Former New York Mets’ pitcher and all-around phenom Dwight Gooden was recently inducted into the Mets‘ Hall of Fame. Earlier this year he was also arrested by Franklin Lakes Township police in New Jersey for driving under the influence with his 5-year-old son in the car, among other charges and is awaiting his day in court.

When Gooden was inducted into the Mets’ Hall of Fame, also sitting by him was fellow inductee and partner-in-turmoil, Darryl Strawberry. The two will be forever entwined because of their meteoric rise to fame and equally meteoric fall from grace. Through the years, it seemed that Gooden would be the one who would clean up his act and Strawberry would be the one who never would get it.

Compared to Gooden, Strawberry seemed like a monster. There were spousal abuse accusations and non-stop cocaine use among the litter of strikes against Strawberry, while Gooden’s demons where purely drug-related and seemed fixable. Today Strawberry serves as a citizen who seems to have truly cleaned himself up while Gooden just can’t seem to wake the *&%# up.

I grew up a Mets fan in New Jersey and was 11 years old when Dwight Gooden won the rookie of the year in 1984. From that point, Gooden was my biggest hero. To this day I still believe that his 1985 Cy Young season was the single greatest year a pitcher has had in the modern era. At the most impressionable age a boy could have, Dwight Gooden was the greatest thing imaginable.


My friends and I would cut school to watch him pitch, and it seemed between 1984 and 1988, he might have become one of the greatest pitchers of all time. His rising fastball was electric and nearly unhittable. His curveball, nicknamed Lord Charles because calling it Uncle Charlie like a normal curveball was too pedestrian a name for a ball that came in at 12 on the clock and dropped off the table at 6. His moniker, Doctor K, was a tribute to his strikeout prowess.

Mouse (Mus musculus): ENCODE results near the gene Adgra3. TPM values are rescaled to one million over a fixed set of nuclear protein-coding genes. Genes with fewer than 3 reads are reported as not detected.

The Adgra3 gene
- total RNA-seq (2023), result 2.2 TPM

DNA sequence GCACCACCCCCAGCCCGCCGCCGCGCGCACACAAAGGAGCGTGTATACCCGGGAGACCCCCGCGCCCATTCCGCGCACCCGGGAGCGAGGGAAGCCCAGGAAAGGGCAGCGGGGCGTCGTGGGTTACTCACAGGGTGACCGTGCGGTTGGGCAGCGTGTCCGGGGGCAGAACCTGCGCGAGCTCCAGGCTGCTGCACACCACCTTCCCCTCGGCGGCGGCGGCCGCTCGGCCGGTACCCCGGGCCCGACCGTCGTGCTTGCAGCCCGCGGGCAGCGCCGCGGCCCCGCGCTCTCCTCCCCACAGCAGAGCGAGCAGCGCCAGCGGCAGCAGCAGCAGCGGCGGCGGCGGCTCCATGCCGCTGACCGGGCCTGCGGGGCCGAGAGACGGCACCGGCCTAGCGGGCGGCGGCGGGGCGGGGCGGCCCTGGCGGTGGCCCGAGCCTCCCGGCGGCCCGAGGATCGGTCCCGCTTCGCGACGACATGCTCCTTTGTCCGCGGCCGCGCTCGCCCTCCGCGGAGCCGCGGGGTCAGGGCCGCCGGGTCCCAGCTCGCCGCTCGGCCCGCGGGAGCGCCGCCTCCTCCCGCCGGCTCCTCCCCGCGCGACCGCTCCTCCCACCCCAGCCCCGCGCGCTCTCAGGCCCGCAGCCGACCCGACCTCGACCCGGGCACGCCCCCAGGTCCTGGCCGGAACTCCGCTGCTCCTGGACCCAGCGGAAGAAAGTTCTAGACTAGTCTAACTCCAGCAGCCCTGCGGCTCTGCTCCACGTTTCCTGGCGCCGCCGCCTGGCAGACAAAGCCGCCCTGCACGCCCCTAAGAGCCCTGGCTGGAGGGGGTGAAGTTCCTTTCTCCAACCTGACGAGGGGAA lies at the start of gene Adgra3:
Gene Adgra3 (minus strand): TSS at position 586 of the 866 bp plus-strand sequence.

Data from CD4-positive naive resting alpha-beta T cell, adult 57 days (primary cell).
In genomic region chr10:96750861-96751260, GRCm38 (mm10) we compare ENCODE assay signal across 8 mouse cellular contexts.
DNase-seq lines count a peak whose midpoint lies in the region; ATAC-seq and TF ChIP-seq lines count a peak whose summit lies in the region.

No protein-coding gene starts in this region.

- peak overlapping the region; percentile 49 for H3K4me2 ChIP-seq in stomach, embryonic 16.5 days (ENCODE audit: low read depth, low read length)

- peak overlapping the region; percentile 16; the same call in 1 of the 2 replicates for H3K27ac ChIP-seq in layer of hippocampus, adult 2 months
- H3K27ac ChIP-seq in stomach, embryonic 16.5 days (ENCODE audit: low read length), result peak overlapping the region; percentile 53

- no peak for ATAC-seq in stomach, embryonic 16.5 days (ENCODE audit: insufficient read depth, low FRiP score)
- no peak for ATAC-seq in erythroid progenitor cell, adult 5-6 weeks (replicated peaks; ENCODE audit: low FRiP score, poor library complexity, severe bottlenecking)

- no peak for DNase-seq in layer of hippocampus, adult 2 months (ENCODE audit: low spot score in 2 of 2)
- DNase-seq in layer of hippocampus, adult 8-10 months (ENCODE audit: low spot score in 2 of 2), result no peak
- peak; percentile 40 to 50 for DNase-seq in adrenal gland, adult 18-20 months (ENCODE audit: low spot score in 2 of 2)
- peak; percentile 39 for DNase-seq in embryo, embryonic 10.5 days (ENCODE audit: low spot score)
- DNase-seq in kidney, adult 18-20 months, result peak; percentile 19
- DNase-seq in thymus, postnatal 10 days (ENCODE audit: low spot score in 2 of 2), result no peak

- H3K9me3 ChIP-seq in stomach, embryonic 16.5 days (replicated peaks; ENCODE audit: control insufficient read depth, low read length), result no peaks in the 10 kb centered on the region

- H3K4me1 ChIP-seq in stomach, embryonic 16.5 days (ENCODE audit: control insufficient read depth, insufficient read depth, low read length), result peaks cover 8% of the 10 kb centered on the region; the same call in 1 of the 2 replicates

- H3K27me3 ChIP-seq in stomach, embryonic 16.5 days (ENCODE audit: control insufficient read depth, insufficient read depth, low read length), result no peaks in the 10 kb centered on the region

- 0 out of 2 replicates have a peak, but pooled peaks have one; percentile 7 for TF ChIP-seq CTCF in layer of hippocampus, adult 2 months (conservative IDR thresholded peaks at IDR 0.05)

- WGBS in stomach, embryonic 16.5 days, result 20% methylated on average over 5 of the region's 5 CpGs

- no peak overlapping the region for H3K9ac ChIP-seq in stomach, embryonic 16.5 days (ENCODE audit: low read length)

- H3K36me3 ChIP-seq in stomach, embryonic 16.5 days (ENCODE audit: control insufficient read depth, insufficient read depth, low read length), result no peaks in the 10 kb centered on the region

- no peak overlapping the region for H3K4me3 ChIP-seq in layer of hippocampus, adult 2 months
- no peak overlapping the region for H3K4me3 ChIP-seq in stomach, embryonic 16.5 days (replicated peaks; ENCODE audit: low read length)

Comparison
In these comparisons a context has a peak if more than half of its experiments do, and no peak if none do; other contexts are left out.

Alas, no one as hyped and dominant as Gooden can ever live up to the kind of pressure and temptation that arises as a teenager who owned New York (see:Tiger Woods). When Gooden was thriving and at the top of the world, there weren’t too many other people to get good advice from to steer him from the ills of young fame and fortune (especially not on those Mets teams). Drug rehab and arrests derailed Doc’s surefire Hall of Fame career.

Dwight Gooden broke my heart as a youth and went on to continually break my heart as an adult. He taught me that you can’t put a person on a pedestal just because he’s a good athlete, or because he’s on ESPN. He taught me at too young an age that fame is fleeting and that boyhood idols were fallible.

I also learned that a person needs to own up to his mistakes and learn from them. Dwight Gooden has never learned, and still, after all this time and these many chances, it is still heartbreaking to see someone who was at the top of the world fail so magnificently and so publicly time after time after time.


People outside of the world of drugs don’t understand what it’s like for addicts, and addicts don’t ever know how bad off they are. Through love and understanding many people overcome their addictions and demons, Dwight has not. At some point it takes personal accountability, a quality Gooden does not seem to possess.

Gooden will keep failing until he actually learns that there is a price to pay society for being so loved and being given so many chances. I don’t know what it’s like to be in his shoes, and I think that we put way to many people in jail for drugs when they could be served better through other methods, but Dwight Gooden needs to learn how to be a member of society, and not a member of the got off easy again club. I don’t know what that equates to in years or punishment, but I’m done with Dwight Gooden.

If you care, Doc, there is also a price for breaking the heart of an innocent 11 year-old-boy who idolized you. You lost your biggest fan. For once, do me a favor and win me back. We both need it, and you owe me.

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